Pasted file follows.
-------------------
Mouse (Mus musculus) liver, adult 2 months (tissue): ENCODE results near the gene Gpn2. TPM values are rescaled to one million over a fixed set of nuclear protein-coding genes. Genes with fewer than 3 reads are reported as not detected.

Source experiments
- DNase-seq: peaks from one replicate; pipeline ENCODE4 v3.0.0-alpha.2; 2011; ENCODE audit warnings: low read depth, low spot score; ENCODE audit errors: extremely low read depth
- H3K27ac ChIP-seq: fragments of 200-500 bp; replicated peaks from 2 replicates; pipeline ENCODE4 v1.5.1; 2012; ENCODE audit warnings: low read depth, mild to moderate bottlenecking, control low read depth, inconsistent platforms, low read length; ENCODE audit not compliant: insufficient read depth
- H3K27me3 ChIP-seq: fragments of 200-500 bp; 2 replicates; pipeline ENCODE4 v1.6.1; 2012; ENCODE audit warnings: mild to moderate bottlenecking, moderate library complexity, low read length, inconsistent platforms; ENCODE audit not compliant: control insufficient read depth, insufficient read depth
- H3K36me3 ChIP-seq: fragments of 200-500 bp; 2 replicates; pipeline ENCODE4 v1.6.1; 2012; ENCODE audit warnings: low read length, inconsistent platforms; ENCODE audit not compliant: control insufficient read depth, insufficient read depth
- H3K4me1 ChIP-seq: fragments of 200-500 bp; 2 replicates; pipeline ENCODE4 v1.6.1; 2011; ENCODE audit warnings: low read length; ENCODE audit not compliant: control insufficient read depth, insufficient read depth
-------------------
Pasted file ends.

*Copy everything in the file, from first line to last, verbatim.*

Mouse (Mus musculus) liver, adult 2 months (tissue): ENCODE results near the gene Gpn2. TPM values are rescaled to one million over a fixed set of nuclear protein-coding genes. Genes with fewer than 3 reads are reported as not detected.

Source experiments
- DNase-seq: peaks from one replicate; pipeline ENCODE4 v3.0.0-alpha.2; 2011; ENCODE audit warnings: low read depth, low spot score; ENCODE audit errors: extremely low read depth
- H3K27ac ChIP-seq: fragments of 200-500 bp; replicated peaks from 2 replicates; pipeline ENCODE4 v1.5.1; 2012; ENCODE audit warnings: low read depth, mild to moderate bottlenecking, control low read depth, inconsistent platforms, low read length; ENCODE audit not compliant: insufficient read depth
- H3K27me3 ChIP-seq: fragments of 200-500 bp; 2 replicates; pipeline ENCODE4 v1.6.1; 2012; ENCODE audit warnings: mild to moderate bottlenecking, moderate library complexity, low read length, inconsistent platforms; ENCODE audit not compliant: control insufficient read depth, insufficient read depth
- H3K36me3 ChIP-seq: fragments of 200-500 bp; 2 replicates; pipeline ENCODE4 v1.6.1; 2012; ENCODE audit warnings: low read length, inconsistent platforms; ENCODE audit not compliant: control insufficient read depth, insufficient read depth
- H3K4me1 ChIP-seq: fragments of 200-500 bp; 2 replicates; pipeline ENCODE4 v1.6.1; 2011; ENCODE audit warnings: low read length; ENCODE audit not compliant: control insufficient read depth, insufficient read depth